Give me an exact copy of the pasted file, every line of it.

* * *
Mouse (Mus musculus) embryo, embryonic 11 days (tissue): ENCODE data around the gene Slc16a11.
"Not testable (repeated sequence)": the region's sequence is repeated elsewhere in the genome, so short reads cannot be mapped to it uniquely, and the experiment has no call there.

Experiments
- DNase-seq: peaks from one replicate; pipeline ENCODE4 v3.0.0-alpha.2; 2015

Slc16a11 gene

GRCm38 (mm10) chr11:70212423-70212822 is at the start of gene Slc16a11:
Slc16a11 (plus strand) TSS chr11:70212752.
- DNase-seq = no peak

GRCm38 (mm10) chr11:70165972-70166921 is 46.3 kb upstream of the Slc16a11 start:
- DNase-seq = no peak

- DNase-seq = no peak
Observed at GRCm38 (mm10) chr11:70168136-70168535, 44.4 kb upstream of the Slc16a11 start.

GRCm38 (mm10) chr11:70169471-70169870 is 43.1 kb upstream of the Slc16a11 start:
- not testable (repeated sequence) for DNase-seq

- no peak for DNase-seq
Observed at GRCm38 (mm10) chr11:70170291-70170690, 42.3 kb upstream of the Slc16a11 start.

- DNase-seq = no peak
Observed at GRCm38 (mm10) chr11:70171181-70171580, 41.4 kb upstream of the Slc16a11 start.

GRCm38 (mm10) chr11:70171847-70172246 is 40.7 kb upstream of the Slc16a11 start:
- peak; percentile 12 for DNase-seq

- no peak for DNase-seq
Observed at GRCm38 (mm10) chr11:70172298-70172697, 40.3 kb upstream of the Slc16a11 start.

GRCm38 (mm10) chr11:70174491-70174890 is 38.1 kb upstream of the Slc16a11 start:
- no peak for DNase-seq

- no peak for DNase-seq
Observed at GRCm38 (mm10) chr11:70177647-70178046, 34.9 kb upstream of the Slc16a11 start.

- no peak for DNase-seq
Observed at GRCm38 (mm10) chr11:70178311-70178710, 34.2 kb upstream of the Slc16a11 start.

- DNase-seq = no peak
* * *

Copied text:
Mouse (Mus musculus) embryo, embryonic 11 days (tissue): ENCODE data around the gene Slc16a11.
"Not testable (repeated sequence)": the region's sequence is repeated elsewhere in the genome, so short reads cannot be mapped to it uniquely, and the experiment has no call there.

Experiments
- DNase-seq: peaks from one replicate; pipeline ENCODE4 v3.0.0-alpha.2; 2015

Slc16a11 gene

GRCm38 (mm10) chr11:70212423-70212822 is at the start of gene Slc16a11:
Slc16a11 (plus strand) TSS chr11:70212752.
- DNase-seq = no peak

GRCm38 (mm10) chr11:70165972-70166921 is 46.3 kb upstream of the Slc16a11 start:
- DNase-seq = no peak

- DNase-seq = no peak
Observed at GRCm38 (mm10) chr11:70168136-70168535, 44.4 kb upstream of the Slc16a11 start.

GRCm38 (mm10) chr11:70169471-70169870 is 43.1 kb upstream of the Slc16a11 start:
- not testable (repeated sequence) for DNase-seq

- no peak for DNase-seq
Observed at GRCm38 (mm10) chr11:70170291-70170690, 42.3 kb upstream of the Slc16a11 start.

- DNase-seq = no peak
Observed at GRCm38 (mm10) chr11:70171181-70171580, 41.4 kb upstream of the Slc16a11 start.

GRCm38 (mm10) chr11:70171847-70172246 is 40.7 kb upstream of the Slc16a11 start:
- peak; percentile 12 for DNase-seq

- no peak for DNase-seq
Observed at GRCm38 (mm10) chr11:70172298-70172697, 40.3 kb upstream of the Slc16a11 start.

GRCm38 (mm10) chr11:70174491-70174890 is 38.1 kb upstream of the Slc16a11 start:
- no peak for DNase-seq

- no peak for DNase-seq
Observed at GRCm38 (mm10) chr11:70177647-70178046, 34.9 kb upstream of the Slc16a11 start.

- no peak for DNase-seq
Observed at GRCm38 (mm10) chr11:70178311-70178710, 34.2 kb upstream of the Slc16a11 start.

- DNase-seq = no peak